Chicago Skyline: Step-by-step Creating a Painting “en Plein Air” (that means… “outside”)


I spend much time outside painting with my watercolor materials. This makes me a “plein air” painter—one who paints in the open air.

It seems daunting to some of my students to think of being so mobile and so nimble to simply pick up your materials and plunk down wherever you want and start to paint.

Surprise! To me, that is what makes it so appealing. It can be spontaneous. It allows you to be present. You study the world as it exists in that instant. I love it! 

This post will take you through a few steps in the process. 

I’ll leave out a bunch of details…. Basically, it comes down to: you decide on a place to paint. You look around.  You want to find some flat even ground so you are not too tippy. You want to be able to be out in the open enough so you are safe. Yet, you want to find a space off the beaten-path so you aren’t in the route of walkers, skateboarders, strollers, and dogs — more on dogs later.

The cover photo shows the scene I selected to paint. It was early morning on a chilly fall day in Grant Park, along the Loop in Chicago. I loved the backlight, luscious fall grasses, the bright greens and the deep shadows. The morning light catching the edge of the buildings was also a moment I wanted to catch. It would be fleeting so I took a bunch of photos to capture that instant. NOTE: that’s not “cheating”. You can take photos. Use all the technology you want. 🙂 

paint for one museum - QoR field palette

Here’s the paint I used. It’s a watercolor field box by QoR. I got mine at Wet Paint Art in Minneapolis. I love the consistency of the paint. It’s very creamy and smooth with intense color. I use a bunch of different paints. sometimes Schmincke. Sometimes Winsor & Newton. Sometimes Daniel Smith, etc. But this is a neat little kit. I like that it’s metal.  I like the concave indentations for mixing paint. (Apparently, from the photos it seems that I couldn’t stay within the circles… but in theory, I like the concept!) 

starting One museum on grass

This is a mid-phase of the painting. I have put in the mid-values (those are the colors that are not too dark and not too light– in the middle.) I tend to like a very broad range of value –from white to the darkest darks. So I get some darks in now because it’s fun and it lets me pop out the spaces that will become the backlit grasses, statue, and people on the path.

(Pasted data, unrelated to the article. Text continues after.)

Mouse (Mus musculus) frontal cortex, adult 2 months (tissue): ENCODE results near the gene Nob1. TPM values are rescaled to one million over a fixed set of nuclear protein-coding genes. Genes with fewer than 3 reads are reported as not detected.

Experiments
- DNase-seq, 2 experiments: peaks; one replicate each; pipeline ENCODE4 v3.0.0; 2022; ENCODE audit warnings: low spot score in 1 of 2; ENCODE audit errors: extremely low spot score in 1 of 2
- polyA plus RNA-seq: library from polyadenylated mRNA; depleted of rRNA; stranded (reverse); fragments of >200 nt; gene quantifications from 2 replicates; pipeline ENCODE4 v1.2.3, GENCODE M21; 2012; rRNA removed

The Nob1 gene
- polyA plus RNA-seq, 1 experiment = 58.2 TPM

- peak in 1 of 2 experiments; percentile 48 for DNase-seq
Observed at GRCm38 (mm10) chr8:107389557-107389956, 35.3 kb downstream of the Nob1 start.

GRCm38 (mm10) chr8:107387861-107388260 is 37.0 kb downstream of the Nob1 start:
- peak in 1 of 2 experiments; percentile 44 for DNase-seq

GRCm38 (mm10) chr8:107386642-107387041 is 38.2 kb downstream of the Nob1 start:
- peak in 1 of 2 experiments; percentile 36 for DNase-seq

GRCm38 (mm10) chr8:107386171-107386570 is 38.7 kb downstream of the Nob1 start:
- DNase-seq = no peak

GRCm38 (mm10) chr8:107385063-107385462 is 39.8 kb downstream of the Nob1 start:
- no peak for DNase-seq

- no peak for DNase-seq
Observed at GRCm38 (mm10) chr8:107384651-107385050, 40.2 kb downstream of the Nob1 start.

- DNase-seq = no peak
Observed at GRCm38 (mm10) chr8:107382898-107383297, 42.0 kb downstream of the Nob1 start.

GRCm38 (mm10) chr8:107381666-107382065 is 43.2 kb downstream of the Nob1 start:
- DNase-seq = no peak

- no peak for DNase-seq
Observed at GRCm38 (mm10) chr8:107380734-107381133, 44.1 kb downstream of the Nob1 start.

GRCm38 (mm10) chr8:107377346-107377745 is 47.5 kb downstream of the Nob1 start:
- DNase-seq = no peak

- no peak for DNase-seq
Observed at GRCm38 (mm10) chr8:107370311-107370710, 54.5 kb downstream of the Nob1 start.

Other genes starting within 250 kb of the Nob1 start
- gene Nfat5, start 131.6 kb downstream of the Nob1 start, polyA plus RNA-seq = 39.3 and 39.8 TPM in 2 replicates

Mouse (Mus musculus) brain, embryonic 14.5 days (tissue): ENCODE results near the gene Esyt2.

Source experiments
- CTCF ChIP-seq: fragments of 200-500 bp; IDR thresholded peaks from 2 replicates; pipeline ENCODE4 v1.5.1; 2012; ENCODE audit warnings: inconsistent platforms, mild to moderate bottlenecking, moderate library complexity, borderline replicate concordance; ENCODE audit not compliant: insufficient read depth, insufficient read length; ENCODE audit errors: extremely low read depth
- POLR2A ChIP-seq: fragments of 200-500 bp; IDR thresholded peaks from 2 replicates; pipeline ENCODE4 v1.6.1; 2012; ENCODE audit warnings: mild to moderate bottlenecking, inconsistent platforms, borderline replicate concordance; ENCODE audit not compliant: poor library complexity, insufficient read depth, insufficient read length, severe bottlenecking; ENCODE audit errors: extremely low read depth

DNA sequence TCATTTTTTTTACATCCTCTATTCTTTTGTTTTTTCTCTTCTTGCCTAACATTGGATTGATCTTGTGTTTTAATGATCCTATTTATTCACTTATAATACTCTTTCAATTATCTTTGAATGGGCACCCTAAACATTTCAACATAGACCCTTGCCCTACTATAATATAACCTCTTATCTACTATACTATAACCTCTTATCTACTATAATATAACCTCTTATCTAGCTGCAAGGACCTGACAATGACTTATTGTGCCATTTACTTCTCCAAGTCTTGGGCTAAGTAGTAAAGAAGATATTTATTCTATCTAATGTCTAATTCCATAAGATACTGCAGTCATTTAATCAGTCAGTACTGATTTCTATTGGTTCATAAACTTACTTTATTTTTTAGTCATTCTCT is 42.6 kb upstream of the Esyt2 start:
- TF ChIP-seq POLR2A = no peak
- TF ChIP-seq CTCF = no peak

dalmation- one museum small cropped I always attract a lot of dogs, little kids, and other visitors. I enjoy interacting with them and they all seem so intrigued with me and what I am doing. It’s a hoot. 

Here’s a little video I made talking about some of this excitement: Dogs and Other Visitors on my YouTube Channel. 


one musuem park, grant park, final sig ratio 11.14. sm

Here’s the finished painting. I made a few adjustments in my studio. Added some details. Then adjusted the contrast of the buildings vs the sky. I added a bit of white gel pen to emphasize that edge of light I found so appealing when I first picked this scene. 

Entered in an Exhibit and Accepted

Here my little painting is on the right-hand side of this photo. Grant Park is above my Giant Snow Flake painting at the Palette and Chisel Gallery, in downtown Chicago. 

one museum in palette and Chisel w firelace

And, here’s a photo of my two paintings in the Plein Air Painters of Chicago Exhibit. 

IMG_4328 (1)



Here is an example of how this painting printed as a fine art print (not the original) could look in “your” bedroom. This image was created through the “wall preview” feature of my website,, where you could buy this print. (The original is already in the collection of a patron.)  

One Musuem park-in bdrom-preview

You can also upload a photo of the room you are considering and using Augmented Reality, you can see how it would look in the room you have planned. This painting is in my NEW Chicago series of plein air paintings. Lots more coming because I love painting around Chicago and Cook County. 

Let me know what you think about this plein air post. We have a few videos about getting set up for plein air on our YouTube Channel. (Good for all ages.)


About artinthecenter

I am a lifelong artist having studied painting, photography, drawing, and other media, in schools in the US and Italy. I won my first art contest when I was five--at a museum-- and my point of view tends to be as a five-year-old creative child embracing life. Check out all sort of artsy information at: and purchase my artwork at: +++++++++++++++++++++++++++++++++++++++++++++++++++++ This policy is valid from 1 January 2016. This is a personal, educational, blog written and edited by me, Jane M. Mason. For questions about this blog, please contact: Sincere effort has been made to cite, recognize, and thank all sources of content, including images. If you feel we have included something in this blog that has not been accurately noted or recognized, please let me know and I will adjust the citation when presented with details. If you are interested in using intellectual property from this blog, please contact This blog does not accept cash or paid topic insertions. However, we will consider accepting free products and other forms of compensation. The compensation received will not influence content. All advertising is in the form of advertisements generated by a third party ad network. We do not have control over the products advertised. The views and opinions expressed are those of Jane M. Mason or the associates of WPD LLC. We only endorse products or services that we believe, based on our expertise, are worthy of such endorsement. Any product claim, statistic, other representation should be verified with the manufacturer or provider. This policy has been adapted from For your own policy, go to

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